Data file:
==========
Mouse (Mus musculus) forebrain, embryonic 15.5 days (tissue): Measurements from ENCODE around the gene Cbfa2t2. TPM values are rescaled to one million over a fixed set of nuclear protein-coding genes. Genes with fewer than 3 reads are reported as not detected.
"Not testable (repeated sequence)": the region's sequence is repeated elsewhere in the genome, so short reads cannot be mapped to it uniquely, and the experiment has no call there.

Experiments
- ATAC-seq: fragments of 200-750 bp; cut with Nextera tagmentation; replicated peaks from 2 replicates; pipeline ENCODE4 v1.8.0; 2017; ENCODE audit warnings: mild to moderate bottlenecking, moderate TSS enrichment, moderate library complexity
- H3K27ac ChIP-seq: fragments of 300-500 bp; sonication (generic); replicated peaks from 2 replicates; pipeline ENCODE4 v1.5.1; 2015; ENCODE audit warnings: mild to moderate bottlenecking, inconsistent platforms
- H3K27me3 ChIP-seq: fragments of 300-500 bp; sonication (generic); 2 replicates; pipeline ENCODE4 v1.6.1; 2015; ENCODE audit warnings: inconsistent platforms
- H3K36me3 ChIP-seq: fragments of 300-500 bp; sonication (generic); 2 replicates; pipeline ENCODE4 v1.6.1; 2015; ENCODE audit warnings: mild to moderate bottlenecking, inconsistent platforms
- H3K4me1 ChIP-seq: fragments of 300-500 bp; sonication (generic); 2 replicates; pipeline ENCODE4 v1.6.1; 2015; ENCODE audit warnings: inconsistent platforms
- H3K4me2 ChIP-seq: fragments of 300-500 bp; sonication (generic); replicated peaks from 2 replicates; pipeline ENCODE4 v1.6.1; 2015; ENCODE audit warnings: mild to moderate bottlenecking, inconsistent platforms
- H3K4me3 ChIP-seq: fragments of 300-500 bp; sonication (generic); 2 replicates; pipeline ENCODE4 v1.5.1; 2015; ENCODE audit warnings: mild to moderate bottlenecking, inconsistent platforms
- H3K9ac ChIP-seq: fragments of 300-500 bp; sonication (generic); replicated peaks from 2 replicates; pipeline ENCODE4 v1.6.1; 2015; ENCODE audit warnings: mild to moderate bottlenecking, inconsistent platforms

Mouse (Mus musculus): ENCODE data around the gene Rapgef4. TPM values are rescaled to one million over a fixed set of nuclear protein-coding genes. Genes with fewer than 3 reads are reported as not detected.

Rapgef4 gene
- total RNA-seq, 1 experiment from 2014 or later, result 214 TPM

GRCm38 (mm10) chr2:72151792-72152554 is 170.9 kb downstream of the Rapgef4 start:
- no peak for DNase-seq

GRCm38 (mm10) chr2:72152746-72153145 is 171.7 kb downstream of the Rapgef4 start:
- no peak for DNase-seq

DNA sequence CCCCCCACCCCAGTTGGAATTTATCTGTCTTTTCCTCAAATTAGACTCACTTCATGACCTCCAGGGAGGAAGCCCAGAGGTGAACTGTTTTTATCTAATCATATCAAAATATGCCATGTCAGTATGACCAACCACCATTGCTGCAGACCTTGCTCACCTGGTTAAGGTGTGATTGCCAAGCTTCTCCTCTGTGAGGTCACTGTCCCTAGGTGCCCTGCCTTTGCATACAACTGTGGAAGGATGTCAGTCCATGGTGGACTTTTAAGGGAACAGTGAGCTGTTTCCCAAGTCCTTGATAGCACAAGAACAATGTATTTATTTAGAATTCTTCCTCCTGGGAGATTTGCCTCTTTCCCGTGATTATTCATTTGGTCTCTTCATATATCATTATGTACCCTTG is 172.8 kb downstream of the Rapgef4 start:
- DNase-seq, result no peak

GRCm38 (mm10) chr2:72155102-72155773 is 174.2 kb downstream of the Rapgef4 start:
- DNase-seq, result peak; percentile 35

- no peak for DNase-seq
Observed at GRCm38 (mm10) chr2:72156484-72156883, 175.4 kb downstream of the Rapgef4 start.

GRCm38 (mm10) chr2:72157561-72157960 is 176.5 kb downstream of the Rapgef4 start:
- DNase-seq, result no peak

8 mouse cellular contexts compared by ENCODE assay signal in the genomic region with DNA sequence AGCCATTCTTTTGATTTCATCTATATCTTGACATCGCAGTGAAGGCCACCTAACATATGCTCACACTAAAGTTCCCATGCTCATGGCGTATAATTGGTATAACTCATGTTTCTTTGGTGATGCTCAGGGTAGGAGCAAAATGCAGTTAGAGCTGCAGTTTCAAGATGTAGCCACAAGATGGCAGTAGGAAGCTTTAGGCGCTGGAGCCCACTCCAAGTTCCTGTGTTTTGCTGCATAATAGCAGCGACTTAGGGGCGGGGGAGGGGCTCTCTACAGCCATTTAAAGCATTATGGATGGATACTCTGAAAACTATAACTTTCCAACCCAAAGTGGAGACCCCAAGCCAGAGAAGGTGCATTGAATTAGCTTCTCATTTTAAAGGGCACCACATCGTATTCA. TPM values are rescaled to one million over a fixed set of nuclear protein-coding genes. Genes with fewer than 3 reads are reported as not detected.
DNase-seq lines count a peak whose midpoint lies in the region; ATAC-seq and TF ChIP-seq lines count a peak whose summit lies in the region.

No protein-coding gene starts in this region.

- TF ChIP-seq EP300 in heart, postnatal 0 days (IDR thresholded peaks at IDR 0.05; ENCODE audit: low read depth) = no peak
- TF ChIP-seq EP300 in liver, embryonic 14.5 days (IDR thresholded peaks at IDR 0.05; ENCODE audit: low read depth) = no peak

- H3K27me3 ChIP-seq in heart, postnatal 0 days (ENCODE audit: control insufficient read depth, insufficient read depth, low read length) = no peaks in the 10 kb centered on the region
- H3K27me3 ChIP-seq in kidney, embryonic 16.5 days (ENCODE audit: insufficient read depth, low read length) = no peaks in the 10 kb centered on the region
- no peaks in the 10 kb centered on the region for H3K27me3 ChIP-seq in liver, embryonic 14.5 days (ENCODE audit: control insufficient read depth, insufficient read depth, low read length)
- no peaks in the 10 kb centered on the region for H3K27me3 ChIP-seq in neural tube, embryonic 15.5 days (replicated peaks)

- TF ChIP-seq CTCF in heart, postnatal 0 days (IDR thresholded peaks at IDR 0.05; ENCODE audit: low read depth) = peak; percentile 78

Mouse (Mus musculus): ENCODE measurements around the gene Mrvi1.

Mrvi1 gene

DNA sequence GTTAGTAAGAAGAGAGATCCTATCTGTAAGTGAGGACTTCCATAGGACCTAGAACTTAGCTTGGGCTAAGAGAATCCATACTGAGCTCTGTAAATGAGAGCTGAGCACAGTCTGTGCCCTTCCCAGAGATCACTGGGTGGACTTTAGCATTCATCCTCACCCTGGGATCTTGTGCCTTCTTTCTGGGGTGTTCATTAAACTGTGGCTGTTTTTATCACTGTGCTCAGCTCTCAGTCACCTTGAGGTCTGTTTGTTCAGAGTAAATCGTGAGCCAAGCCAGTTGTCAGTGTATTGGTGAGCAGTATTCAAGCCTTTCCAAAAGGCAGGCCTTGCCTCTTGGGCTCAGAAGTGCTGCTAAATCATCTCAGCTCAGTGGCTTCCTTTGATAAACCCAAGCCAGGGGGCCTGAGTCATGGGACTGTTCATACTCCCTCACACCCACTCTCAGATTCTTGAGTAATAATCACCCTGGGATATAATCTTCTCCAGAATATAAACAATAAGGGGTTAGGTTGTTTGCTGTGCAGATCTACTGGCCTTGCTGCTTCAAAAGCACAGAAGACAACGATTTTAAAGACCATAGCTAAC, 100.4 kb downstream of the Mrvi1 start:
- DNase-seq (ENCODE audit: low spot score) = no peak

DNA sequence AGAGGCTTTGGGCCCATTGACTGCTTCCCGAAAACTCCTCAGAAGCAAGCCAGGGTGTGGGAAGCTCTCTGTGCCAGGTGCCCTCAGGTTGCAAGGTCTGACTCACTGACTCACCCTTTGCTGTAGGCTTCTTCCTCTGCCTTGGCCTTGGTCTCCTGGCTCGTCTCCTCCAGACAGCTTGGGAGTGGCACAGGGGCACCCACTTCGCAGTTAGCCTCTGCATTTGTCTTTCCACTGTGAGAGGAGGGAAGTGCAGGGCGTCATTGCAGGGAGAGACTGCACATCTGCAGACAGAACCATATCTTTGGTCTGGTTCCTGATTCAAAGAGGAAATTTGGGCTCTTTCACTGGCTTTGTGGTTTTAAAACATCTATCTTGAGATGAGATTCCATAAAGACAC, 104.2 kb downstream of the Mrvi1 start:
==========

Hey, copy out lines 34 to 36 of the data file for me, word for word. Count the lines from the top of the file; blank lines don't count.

- no peaks in the 10 kb centered on the region for H3K27me3 ChIP-seq in liver, embryonic 14.5 days (ENCODE audit: control insufficient read depth, insufficient read depth, low read length)
- no peaks in the 10 kb centered on the region for H3K27me3 ChIP-seq in neural tube, embryonic 15.5 days (replicated peaks)

- TF ChIP-seq CTCF in heart, postnatal 0 days (IDR thresholded peaks at IDR 0.05; ENCODE audit: low read depth) = peak; percentile 78